Popular thought has told us for many years that, in order to maintain a health digestive system and prevent colorectal cancer, we need a healthy dose of fiber in our diets to keep things moving.
Seems logical when you think about it, but is there any truth to it?
In the January 1999 issue of the New England Journal of Medicine, researchers published findings from a massive study cohort which set out to determine whether fiber intake had any correlation to the prevention of colorectal cancer.
The researchers conducted a study of over 88 thousand women, ages 34-59, over a 16-year period. These women had no history of cancer, inflammatory bowel disease, or familial polyposis.
After adjusting for age, risk factors, and total energy intake, the results were in.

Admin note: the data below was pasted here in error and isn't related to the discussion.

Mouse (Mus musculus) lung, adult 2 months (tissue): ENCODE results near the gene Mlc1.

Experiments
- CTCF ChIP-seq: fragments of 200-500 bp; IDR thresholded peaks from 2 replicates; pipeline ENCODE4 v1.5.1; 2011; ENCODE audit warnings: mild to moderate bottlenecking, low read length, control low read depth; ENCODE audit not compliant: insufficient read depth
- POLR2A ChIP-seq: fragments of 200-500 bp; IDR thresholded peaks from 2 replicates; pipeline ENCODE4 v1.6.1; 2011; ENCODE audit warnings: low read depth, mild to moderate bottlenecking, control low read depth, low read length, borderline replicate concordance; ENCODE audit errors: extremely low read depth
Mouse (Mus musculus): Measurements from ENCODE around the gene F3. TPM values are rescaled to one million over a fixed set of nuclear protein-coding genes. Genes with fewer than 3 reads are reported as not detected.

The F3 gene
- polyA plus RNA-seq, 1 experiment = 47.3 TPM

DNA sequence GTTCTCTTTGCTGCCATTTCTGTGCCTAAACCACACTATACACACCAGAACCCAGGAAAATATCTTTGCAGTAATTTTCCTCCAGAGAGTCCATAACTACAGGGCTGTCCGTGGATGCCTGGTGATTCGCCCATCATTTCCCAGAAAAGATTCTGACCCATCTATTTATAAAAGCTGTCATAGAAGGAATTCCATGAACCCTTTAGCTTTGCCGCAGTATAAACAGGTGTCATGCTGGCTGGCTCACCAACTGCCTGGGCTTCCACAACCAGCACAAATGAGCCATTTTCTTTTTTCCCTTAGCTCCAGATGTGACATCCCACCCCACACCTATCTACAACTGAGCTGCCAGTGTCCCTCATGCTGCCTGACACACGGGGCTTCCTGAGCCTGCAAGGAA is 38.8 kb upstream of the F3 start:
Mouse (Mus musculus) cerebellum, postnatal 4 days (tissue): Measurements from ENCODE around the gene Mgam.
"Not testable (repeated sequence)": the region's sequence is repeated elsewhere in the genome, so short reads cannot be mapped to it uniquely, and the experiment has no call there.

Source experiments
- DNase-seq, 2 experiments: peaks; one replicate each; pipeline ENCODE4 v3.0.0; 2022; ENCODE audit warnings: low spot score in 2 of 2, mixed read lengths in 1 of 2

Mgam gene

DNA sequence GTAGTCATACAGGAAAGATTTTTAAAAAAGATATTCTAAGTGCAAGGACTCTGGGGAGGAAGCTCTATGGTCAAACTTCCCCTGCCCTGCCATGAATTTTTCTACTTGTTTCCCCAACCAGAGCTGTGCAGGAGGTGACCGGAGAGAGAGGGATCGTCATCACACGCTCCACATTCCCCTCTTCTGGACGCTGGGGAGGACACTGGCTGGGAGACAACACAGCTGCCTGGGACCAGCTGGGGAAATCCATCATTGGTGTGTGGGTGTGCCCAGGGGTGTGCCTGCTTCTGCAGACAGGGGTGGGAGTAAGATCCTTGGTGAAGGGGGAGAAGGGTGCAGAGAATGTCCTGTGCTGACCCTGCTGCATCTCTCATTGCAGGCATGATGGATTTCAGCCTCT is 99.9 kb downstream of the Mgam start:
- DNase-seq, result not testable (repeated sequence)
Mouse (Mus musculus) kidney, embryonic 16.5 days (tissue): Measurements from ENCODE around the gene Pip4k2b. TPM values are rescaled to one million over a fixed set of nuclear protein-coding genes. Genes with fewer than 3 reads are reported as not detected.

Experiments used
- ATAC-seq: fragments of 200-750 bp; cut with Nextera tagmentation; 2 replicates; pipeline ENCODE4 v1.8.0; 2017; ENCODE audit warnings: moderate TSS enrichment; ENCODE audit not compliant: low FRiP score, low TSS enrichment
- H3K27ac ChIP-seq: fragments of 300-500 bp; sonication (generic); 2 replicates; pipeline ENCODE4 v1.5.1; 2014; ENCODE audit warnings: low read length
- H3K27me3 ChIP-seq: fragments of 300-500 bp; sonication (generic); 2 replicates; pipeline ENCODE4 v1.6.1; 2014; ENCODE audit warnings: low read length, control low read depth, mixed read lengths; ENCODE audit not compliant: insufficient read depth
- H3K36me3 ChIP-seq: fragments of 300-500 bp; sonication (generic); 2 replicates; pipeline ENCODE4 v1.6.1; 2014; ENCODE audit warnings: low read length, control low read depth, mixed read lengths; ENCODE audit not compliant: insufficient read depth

They found no association between dietary fiber intake and the risk of colorectal cancer.
Even when they excluded test subjects who substantially altered their fiber intake during the first six years of the study, they still found no association.
To be fair, one possible association (although not a strong one) they could not rule out was whether or not fiber intake at an early age had any impact later on in life.
Additionally, when they broke down the different types of fiber (fruit, cereal, or vegetable) only fruit fiber was associated with any appreciable reduction in risk, although they noted the “trend was not statistically significant”.
On the other hand, they actually found vegetable fiber intake to be associated with a significant increase in colorectal cancer risk.
Again, though, in total they found fiber intake to have no association between dietary fiber and the risk of colon cancer.
Does this mean dietary fiber ought to be shunned?
There may be other benefits of dietary fiber intake, although those benefits or the amounts of dietary fiber needed to achieve them are not explored here.
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